There are countless ways you can spend money on your professional development. From conferences to coaches, you can "invest" until you’re broke.
So how can you choose smart investments that actually generate returns?
I asked several people whose careers I admire about the smartest investments they’ve made. Here are their guidelines for making the most of what you’ve got.
You don’t just want to sit in a class. You want opportunities to practice new skills in as realistic of conditions as possible. Maureen Sullivan, the president of AOL.com, says that she passed up a higher paying summer job during college in order to teach summer school at her local high school.
Forgoing the extra salary was a smart investment, because "being a teacher involved learning how to command a classroom, learning how to be in an environment of people who are just barely younger than you, almost your peers, and trying to be a leader in that environment." That experience "prepared me for work," she says, now that she’s leading a large operation in her early 30s.
Naomi Schaefer Riley, a columnist for the New York Post, says that at one time "I used to wait to buy a new computer until my old one really was going to die." But then she realized that "You don’t want to wake up praying every morning that the laptop makes it through the day. That’s not a particularly productive approach to your workday." So now she’s writing on a snazzy MacBook Air she bought a few months ago.
"This is what I do all day long," she says. "How much time do I want to wait for my computer to turn on and off?" She’s also sprung for good office furniture and (key for work-at-home types) enough real estate to have an office with a door.
Lindsey Pollak, author of Getting from College to Career and an official ambassador for LinkedIn, notes that "For me, the best investment has been hiring a few different strategic coaches when I have been struggling with a business issue—what direction to go, how to better manage my time, etc. I’ve found it's always so much more effective to hire an expert than to try to puzzle through everything myself."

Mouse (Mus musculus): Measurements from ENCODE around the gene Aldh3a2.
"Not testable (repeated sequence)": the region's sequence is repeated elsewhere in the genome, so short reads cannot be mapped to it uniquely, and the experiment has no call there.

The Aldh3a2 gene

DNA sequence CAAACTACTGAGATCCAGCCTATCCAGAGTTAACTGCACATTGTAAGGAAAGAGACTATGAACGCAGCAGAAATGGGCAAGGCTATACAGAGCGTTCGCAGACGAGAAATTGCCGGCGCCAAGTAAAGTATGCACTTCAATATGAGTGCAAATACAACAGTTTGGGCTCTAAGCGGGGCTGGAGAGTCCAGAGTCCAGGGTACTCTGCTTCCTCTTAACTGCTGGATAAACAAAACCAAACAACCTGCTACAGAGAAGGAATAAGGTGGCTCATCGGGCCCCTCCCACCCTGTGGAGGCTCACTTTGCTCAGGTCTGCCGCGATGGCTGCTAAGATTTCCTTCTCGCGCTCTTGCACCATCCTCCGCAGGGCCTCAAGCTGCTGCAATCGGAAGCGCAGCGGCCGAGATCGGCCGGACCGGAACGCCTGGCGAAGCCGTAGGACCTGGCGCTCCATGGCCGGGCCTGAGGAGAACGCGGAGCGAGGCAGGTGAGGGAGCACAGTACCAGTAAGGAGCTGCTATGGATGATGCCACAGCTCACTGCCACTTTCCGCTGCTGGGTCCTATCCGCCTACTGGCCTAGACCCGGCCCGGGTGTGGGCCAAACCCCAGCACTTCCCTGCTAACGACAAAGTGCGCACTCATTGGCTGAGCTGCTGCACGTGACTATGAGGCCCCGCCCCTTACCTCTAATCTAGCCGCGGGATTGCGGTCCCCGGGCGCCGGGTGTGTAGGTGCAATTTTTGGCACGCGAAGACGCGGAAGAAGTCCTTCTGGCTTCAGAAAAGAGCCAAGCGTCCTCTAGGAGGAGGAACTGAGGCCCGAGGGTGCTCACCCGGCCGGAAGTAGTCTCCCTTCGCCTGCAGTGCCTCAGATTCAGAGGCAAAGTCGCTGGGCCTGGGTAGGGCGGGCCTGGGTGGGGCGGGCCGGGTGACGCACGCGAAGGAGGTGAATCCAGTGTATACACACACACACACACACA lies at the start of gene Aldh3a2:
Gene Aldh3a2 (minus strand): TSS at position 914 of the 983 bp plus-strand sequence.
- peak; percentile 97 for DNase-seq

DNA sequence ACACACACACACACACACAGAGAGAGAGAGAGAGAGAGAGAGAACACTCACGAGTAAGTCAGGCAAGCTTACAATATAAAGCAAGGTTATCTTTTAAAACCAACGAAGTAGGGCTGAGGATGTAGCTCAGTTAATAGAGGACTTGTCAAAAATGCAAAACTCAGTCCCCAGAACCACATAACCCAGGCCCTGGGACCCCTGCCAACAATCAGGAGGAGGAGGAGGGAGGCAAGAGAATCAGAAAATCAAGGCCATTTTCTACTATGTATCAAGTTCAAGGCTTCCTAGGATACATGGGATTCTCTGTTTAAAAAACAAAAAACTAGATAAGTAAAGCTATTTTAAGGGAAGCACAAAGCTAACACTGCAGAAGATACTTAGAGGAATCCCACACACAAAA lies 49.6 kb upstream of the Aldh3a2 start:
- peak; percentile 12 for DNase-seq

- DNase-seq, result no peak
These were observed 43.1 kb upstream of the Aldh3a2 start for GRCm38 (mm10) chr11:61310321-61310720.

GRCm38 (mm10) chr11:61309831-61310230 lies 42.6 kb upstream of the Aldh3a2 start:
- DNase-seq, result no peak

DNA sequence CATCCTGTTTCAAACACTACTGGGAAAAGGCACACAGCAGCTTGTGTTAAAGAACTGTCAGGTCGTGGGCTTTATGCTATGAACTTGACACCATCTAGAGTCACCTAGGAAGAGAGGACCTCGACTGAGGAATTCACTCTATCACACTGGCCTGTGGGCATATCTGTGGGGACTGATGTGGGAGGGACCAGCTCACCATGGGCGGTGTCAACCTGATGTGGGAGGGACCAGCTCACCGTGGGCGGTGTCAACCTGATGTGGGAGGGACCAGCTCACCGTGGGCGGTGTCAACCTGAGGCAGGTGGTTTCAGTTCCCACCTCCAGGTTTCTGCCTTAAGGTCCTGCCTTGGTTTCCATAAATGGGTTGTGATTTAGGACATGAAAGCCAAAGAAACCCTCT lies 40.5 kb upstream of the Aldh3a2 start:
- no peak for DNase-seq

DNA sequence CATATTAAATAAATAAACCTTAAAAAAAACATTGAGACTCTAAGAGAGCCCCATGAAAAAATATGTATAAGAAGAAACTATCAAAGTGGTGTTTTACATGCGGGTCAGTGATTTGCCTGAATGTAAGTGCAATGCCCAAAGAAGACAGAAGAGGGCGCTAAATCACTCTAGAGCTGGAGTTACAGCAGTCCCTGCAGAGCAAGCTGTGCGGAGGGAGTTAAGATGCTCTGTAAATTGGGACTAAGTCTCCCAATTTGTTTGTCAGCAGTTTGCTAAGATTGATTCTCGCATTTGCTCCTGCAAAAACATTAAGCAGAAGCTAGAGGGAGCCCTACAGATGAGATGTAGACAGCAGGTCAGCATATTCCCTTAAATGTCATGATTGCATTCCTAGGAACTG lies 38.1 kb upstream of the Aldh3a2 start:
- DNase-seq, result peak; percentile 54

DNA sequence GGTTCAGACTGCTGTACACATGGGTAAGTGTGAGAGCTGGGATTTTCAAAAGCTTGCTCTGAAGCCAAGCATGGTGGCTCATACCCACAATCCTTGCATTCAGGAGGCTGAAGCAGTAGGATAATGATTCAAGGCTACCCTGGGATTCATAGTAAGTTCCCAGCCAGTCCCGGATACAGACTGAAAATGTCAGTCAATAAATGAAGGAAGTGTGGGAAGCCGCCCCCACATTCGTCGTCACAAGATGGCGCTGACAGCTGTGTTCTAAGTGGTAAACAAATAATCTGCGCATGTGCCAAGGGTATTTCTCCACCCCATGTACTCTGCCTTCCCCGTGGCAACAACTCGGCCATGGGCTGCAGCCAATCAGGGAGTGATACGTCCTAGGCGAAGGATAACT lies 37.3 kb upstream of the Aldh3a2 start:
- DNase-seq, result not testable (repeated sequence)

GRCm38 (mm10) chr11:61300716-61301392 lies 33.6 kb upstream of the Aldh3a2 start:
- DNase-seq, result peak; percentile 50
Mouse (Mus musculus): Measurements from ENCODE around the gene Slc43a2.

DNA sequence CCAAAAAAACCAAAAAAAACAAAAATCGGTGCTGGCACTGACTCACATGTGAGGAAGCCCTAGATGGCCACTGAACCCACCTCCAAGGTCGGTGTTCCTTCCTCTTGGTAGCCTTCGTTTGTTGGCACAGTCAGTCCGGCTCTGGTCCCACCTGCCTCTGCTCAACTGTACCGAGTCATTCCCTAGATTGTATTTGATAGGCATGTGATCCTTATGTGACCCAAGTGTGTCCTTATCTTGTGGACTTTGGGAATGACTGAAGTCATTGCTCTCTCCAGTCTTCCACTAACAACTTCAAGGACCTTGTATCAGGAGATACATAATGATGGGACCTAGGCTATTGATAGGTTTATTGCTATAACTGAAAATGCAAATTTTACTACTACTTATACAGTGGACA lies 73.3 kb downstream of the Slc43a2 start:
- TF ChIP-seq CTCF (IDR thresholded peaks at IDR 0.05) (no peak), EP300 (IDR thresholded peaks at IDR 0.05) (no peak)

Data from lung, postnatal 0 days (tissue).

For instance, when she was debating whether to develop an online education series, she hired a coach who offered similar programs. "I thought I was hiring her to teach me how to do it, but the coaching actually led to the realization that it wasn’t the right move for me and I ended up working on how to grow my live speaking business instead." This, Pollak reports, "saved me a ton of time and stress."
Angela Jia Kim, founder of the Savor the Success women’s professional network, says that "I have to have people around me who hit the ‘tennis ball’ fast or I get bored easily." So she makes sure to join—or in her case, start—mastermind groups like the 7-Figure Club that feature other entrepreneurs with thriving businesses. "I get excited by someone’s fast growth in one week," she says. "That kicks me in the rear end and I love it."
While there’s a lot to be said for giving back (and you should make time to mentor people for lots of reasons) if you’re choosing between professional networks, one that’s a slight stretch is probably the better bet.
Time is money, but Calee Lee, owner of the digital children’s book publishing company Xist Publishing, says that "The best investment I’ve made is spending the time to do things without an immediate payoff." For example, she once engaged in a 26-email discussion with a librarian who read a comment she posted on an article. She never did wind up selling any books to his library, "but he introduced me to a vendor who sold our entire catalog to the state of Massachusetts as part of their statewide ebook project."
She’s now in 51 Massachusetts libraries with a road toward being in all 1,700 in May. "During the initial stages of this project, I felt conflicted that I was taking time away from the immediate concerns of publishing and marketing new titles, but the exposure from this project has helped open other doors that will hopefully lead to other large deals." Aim to spend some time every day buying the business equivalent of lottery tickets. You don’t know what will pay off, but in this particular lottery, over time, something will.